About Cell Membranes1.All cells have a cell membrane2.Functions: a.Controls what enters and exits the cell to maintain an internal balance called homeostasis TEM picture of a b.Provides protection and real cell membrane. support for the cell
About Cell Membranes (continued)3.Structure of cell membraneLipid Bilayer -2 layers of phospholipids a.Phosphate head is polar (hydrophilic or water Phospholipid loving) b.Fatty acid tails non-polar (hydrophobic or water fearing) c.Proteins embedded in Lipid Bilayer membrane
Polar heads Fluid Mosaic love water Model of the & dissolve. cell membrane Non-polar Membrane move tails hide from water. Carbohydrate cell markersProteins
About Cell Membranes (continued)• 4. Cell membranes have pores (holes) in it a.Selectively permeable: Allows some molecules in and keeps other molecules out b.The structure helps it be selective! Pores
About Cell Membranes (continued)• 5. Size (macro or micro), charge (+ or -) and solubility (lipid-soluble or not) affect a molecule’s ability to cross the cell membrane. In general, small noncharged, lipid-soluble molecules easily cross the cell membranes Pores
Structure of the Cell Membrane Outside of cell Carbohydrate Proteins chains Lipid Bilayer Transport Protein Phospholipids Inside of cell Animations (cytoplasm) of membraneGo to structureSection:
•Animations of ActiveTypes of Cellular Transport Transport & Passive Transport Weeee!!• Passive Transport ! cell doesn’t use energy 1. Diffusion high 2. Facilitated Diffusion 3. Osmosis low Tonicity Water Potential This is gonna• Active Transport be hard work!! high cell does use energy low
Types of Cellular Transport• Bulk Transport 1. Endocytosis Phagocystosis Pinocytosis Receptor-mediated 2. Exocytosis
Passive Transport• cell uses no energy• molecules move randomly• Molecules spread out from an area of high concentration to an area of low concentration.• (HighLow)• Three types:
3 Types of Passive Transport1. Diffusion2. Facilitative Diffusion – diffusion with the help of transport proteins ,3. Osmosis – diffusion of water
Passive Transport: Simple Diffusion A 1. Diffusion1. Diffusion: random movement of particles from an area of high concentration to an area of low concentration. (High to Low)• Diffusion continues until all molecules are evenly spaced (equilibrium is reached)-Note: molecules will still move around but stay spread out. http://bio.winona.edu/berg/Free.htm
Passive Transport: 1. Diffusion• Occurs in liquid or gas mediumDiffusion of a solute within a solvent is affected by several factors: Temperature Pressure Density of the solvent Concentration Gradient Solubility of the solute http://bio.winona.edu/berg/Free.htm
Passive Transport: 2. Facilitated Diffusion2. Facilitated diffusion: diffusion of specific particles through membrane transport proteins to help them move through the cell membrane a. Transport Proteins are specific – they “select” only certain molecules to cross the membrane b. Transports larger or charged molecules c. Concentration gradient required – can’t transport from low to high concentration d. Energy not needed e. Rate of transport reaches a maximum when all membrane transport proteins are used up (saturated) f. Membrane transport proteins are sensitive to inhibitors that can cause them not to function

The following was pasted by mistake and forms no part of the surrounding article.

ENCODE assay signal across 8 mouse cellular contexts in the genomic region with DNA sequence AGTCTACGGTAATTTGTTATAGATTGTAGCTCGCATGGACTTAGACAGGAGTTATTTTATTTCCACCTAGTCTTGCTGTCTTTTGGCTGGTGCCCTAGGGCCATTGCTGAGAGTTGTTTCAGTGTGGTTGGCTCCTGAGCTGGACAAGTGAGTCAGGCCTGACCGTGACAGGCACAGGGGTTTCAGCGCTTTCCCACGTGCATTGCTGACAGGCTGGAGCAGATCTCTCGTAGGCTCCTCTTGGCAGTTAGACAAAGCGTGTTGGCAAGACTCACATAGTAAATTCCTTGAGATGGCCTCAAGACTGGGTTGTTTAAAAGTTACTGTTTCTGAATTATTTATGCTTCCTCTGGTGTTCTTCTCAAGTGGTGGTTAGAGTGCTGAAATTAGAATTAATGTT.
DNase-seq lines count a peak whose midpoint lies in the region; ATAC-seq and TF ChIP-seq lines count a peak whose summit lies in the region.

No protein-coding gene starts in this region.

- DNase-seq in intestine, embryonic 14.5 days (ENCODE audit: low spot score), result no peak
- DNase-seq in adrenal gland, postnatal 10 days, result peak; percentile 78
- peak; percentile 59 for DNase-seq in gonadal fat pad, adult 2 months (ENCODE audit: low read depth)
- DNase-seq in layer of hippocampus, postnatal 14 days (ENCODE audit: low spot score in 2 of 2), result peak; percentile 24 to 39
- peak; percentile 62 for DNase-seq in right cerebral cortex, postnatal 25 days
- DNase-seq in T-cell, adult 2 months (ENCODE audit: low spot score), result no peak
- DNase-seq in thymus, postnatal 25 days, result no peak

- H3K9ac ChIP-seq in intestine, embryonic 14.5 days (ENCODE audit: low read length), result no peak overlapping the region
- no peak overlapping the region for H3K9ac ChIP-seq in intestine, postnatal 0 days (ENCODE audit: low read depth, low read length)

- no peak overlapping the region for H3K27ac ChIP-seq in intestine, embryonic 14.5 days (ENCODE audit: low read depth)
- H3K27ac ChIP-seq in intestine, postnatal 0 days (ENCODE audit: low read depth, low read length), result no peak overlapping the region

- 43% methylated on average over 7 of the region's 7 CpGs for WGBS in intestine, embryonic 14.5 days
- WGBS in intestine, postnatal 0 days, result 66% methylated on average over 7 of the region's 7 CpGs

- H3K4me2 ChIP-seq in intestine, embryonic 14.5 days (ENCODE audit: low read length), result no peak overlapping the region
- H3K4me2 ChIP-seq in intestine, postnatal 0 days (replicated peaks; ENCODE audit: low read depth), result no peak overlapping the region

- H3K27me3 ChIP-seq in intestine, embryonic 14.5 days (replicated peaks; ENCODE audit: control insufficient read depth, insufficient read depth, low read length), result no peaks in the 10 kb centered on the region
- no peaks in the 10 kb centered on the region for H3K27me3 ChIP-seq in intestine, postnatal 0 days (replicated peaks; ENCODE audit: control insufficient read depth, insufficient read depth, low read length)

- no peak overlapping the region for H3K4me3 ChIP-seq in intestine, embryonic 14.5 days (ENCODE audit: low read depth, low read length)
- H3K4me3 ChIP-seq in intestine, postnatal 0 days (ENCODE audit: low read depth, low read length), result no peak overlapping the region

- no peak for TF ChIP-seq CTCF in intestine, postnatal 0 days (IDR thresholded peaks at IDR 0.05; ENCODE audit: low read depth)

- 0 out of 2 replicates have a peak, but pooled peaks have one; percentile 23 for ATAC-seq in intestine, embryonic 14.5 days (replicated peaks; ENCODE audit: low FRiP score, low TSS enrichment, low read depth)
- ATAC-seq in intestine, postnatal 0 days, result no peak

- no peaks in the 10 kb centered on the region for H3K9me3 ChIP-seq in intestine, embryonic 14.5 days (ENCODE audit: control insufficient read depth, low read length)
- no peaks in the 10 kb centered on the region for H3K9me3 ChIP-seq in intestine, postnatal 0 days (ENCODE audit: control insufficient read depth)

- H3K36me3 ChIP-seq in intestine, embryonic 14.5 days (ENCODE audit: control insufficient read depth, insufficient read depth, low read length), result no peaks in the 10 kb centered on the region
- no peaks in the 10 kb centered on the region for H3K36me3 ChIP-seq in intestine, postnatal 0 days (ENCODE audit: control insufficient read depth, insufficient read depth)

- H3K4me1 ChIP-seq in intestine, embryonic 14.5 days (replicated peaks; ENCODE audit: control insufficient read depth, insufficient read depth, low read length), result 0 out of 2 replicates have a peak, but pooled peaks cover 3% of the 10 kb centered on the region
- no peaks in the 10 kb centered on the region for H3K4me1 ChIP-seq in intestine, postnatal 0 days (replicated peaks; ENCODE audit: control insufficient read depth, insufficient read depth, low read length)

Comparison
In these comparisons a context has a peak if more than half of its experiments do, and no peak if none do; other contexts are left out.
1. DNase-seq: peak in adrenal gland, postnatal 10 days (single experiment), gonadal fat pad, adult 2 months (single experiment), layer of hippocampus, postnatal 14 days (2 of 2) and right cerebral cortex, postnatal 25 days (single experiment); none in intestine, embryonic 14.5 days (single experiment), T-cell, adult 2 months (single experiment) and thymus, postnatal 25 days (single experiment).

Passive Transport: 2. Facilitated Diffusion A BThere are 2 types of membrane transport proteins involved:Channel proteins – contain tunnels/openings that serve as passageways of Facilitated molecules Diffusion diffusion (LipidCarrier proteins – undergo (Channel Bilayer) temporary binding to the Protein) molecule it carries resulting in conformational change that moves the molecule through the membrane Carrier Protein
Passive Transport: 2. Facilitated Diffusion Glucose moleculesCellular Transport From a- High High Concentration • Channel Proteins animations Cell Membrane Protein Low Concentration Low channel Transport Through a Go to ProteinSection:
Passive Transport: Osmosis 3. Osmosis animation• 3.Osmosis: diffusion of water through a selectively permeable membrane •Water moves freely through pores. •Solute (green) to large to move across.
The water molecules will continue to cross the semi-permeablemembrane until an equilibrium is reached, where the two solutionsare of equal concentration.
Passive Transport: 3. OsmosisWater is found inside and outside of the cell, separated by a semi-permeable membraneThe presence of different solutes in the water solutions in and out of the cell means concentration of water on both sides is different.Water Potential – term for movement of water molecules as it undergoes osmosis- The measure of the difference between the “force” that pushes water molecules and the “force” exerted by the membrane
Passive Transport: 3. OsmosisWater solution with less solute (more diluted solution because of more water) = higher water potentialWater solution with more solute (more concentrated solution) = lower water potentialWater Potential Gradient - when 2 solutions of different water potentials are separated by a semipermeable membrane, thus allowing osmosis to occurOsmotic Pressure – “force” that moves water molecules through a semi- permeable membrane